I'll let you know.... ;)
with special microphones, you could hear trees scream out in pain when a branch was cut off.
"I" don't need special microphones, but earmuffs are a must when I'm cutting firewood..;)

This isn't the only study/tests done with colored mulch/groundcover that supports the findings ganga'. There are independant studies done on similar colored mulches, useing different composition material from different manufacturers.
It actually seems at this point, to be more a question of "which" color or composit, is most beneficial, not so much a question "if" it does or not.

Phytochrome, which was discovered in a project headed by Harry A. Borthwick and Sterling B. Hendricks, is considered to be the universal regulator in plants. Plants sense the quality of surrounding light through chemical reactions in phytochrome.

Phytochrome exists inside plants in two interconvertible forms. One form absorbs only red light, which causes it to undergo a chemical transformation and become the other form. The other form will absorb only far-red, and then it becomes the other, red absorbing only, form. The ratio between the two forms in the plant depends on the ratio of far-red to red light and regulates the use of resources within the plant.
"The use of polyethylene mulch has increased dramatically in the last 10 years not only in Pennsylvania, but throughout the United States. In Pennsylvania, use of plastic mulch in vegetable crop production has gone from 7,000 acres in 1983 to about 25,000 acres in 1993. The increase in use of polyethylene mulch is due to its benefits when applied in the field: increase in soil temperatures especially in early spring, reduced weed problems, moisture conservation, reduction of certain insect pests, higher crop yields and more efficient use of soil nutrients."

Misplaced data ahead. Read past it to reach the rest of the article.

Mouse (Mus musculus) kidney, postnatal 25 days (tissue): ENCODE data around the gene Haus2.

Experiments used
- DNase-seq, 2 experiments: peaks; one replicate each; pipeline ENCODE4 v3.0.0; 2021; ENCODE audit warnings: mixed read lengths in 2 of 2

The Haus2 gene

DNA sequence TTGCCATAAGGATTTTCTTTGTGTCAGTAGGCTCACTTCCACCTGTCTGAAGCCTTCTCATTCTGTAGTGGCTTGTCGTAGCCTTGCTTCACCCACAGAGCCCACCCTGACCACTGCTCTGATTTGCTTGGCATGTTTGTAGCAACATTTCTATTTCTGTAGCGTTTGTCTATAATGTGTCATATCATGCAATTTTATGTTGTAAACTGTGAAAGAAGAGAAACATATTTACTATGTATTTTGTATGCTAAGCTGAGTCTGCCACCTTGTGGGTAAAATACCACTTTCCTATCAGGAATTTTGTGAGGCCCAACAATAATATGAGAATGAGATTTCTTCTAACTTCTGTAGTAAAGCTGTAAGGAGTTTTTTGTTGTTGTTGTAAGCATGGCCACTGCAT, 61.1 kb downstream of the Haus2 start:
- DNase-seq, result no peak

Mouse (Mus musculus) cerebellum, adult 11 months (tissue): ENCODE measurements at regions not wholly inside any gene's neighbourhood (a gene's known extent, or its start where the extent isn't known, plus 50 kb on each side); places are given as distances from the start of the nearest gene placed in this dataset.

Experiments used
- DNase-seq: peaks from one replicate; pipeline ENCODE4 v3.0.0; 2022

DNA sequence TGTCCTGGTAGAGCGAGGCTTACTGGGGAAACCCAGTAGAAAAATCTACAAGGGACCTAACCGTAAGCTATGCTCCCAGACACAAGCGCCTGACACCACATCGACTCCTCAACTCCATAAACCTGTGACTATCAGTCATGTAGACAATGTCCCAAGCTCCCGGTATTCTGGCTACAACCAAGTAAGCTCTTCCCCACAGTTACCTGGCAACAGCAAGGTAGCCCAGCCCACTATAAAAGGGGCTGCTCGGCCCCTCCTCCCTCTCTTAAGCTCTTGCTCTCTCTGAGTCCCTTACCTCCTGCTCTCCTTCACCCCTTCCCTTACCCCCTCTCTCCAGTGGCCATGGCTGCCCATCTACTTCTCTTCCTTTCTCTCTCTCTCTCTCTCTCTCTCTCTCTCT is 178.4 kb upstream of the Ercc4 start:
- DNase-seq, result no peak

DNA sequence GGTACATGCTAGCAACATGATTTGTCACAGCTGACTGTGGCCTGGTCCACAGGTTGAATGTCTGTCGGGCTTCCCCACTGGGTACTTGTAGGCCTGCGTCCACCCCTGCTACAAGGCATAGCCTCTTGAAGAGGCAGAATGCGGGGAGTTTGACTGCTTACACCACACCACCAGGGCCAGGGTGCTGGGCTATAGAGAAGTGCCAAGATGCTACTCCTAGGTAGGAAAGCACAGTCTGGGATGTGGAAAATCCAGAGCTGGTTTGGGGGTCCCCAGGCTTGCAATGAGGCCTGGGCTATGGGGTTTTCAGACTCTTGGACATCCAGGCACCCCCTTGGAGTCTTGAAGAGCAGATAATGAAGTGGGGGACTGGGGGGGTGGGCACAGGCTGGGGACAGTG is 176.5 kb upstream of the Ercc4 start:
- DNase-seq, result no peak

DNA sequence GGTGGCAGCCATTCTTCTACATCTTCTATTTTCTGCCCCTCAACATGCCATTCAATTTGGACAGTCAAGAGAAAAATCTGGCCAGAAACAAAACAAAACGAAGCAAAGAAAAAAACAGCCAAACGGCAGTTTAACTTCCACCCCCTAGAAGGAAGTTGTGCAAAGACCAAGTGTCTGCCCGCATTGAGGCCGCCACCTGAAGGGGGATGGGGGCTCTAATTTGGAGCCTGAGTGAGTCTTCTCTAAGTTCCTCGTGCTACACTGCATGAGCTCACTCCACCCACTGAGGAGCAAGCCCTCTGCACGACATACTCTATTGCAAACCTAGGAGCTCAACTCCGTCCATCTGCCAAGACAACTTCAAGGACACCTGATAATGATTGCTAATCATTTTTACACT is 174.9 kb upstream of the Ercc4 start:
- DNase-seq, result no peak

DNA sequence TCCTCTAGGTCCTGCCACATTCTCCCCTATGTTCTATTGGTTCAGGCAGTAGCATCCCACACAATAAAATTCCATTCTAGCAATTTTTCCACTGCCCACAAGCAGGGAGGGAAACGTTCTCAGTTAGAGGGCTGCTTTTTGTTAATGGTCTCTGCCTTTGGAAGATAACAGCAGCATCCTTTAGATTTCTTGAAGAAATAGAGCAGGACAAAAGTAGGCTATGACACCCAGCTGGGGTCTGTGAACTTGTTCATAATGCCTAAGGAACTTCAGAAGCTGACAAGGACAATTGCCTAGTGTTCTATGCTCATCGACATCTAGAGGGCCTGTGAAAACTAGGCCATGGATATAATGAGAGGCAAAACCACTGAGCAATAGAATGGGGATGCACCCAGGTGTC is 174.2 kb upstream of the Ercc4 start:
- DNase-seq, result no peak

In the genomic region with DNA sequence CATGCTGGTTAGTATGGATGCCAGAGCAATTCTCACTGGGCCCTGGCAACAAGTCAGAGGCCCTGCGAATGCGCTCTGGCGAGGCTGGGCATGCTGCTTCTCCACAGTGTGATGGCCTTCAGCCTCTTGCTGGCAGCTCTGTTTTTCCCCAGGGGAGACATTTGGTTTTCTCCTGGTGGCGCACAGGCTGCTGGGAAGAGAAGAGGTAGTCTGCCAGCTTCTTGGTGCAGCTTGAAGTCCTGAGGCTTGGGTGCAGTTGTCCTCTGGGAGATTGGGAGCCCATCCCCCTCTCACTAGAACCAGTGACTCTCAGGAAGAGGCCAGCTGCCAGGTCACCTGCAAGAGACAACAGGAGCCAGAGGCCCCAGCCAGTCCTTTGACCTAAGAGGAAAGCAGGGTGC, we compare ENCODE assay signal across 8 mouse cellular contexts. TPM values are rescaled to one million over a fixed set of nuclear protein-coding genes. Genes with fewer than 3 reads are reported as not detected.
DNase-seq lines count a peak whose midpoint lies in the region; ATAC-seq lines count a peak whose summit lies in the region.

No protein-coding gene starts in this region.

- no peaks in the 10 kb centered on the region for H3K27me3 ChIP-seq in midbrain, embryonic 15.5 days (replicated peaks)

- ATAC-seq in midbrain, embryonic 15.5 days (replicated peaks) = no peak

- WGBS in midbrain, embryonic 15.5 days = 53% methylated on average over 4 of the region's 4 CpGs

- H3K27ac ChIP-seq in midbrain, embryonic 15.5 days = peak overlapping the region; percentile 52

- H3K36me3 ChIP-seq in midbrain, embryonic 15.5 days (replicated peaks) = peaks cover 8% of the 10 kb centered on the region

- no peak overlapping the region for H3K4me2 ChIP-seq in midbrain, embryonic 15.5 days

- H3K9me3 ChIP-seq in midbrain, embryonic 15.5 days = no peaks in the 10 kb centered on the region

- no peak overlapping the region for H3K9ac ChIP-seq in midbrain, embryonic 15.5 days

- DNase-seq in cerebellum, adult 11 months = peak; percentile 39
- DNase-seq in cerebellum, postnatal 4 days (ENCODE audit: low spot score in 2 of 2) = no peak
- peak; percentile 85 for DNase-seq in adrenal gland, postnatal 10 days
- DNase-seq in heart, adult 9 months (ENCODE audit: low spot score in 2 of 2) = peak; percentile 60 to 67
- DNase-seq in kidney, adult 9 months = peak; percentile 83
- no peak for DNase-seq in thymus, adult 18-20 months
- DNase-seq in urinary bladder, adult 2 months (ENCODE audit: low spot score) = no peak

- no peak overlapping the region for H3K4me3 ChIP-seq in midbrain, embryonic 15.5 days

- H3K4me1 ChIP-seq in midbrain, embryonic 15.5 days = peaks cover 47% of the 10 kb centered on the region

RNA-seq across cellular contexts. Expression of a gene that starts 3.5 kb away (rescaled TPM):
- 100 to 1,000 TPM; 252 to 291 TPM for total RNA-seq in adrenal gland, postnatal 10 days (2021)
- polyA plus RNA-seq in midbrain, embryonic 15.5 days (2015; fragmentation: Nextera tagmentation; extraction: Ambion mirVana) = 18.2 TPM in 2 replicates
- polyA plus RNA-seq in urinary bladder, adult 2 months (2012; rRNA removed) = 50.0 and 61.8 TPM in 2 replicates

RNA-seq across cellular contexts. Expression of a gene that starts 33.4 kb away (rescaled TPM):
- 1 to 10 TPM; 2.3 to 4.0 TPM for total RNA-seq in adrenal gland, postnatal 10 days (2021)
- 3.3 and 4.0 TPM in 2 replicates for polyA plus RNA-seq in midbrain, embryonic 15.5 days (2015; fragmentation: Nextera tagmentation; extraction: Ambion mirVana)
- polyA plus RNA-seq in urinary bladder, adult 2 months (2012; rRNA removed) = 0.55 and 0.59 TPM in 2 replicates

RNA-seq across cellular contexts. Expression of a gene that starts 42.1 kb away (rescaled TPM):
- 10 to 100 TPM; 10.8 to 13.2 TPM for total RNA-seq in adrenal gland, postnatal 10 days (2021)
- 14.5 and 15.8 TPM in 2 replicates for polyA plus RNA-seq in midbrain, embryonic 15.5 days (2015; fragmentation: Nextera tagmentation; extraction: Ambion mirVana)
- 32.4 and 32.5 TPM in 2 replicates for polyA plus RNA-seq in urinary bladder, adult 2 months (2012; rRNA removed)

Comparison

"Colored plastic mulches, which are wavelength selective and/or reflective, are relatively new materials that have advantages similar to black or clear mulch. They let certain wavelengths of light through and absorb or reflect other wavelengths. Colored plastic mulches are made with different dyes and other enhancements to change their basic properties. They have additional benefits related to better management of soil temperature by allowing specific light wavelengths to strike the soil. The altered quantity and quality of reflected light in the plant canopy may influence plant growth and productivity."
"White reflects heating rays, producing cooler temperatures underneath.
That’s a boon for fall cauliflower or broccoli, which prefer cooler temperatures, Marvel says.
Metallized silver is another temperature-lowering option, Orzolek says. It also reflects enough light to confuse aphids, whiteflies and thrips, reducing infestations.
Tomatoes respond to red
That quality attracts tomato growers, Marvel says. But red—his biggest seller among all the colors—also offers benefits.
Tomatoes respond to the wavelengths reflected from red plastic by producing higher yields and larger plants, Orzolek says.
Growers also report faster maturation, especially with early varieties, Marvel says.
Blue is new
Blue mulch is one of the newer colors, and, like red for tomatoes, provides growth and maturity benefits to cucurbits, particularly squash, cucumbers and melons, Marvel says.
Florida tests, however, produced “wilty plants” from overheating, Fleck-Arnold says. “It can be too hot in some regions” for some colors, she says. “You’re just going to cook everything.”
Green also pushes vine crops such as cantaloupe and watermelon to earlier harvests, Marvel says.
Other crop and color combinations include metallized silver for potatoes, white or white-and-black for lettuce, and green or a metallized mulch for peppers, Orzolek says."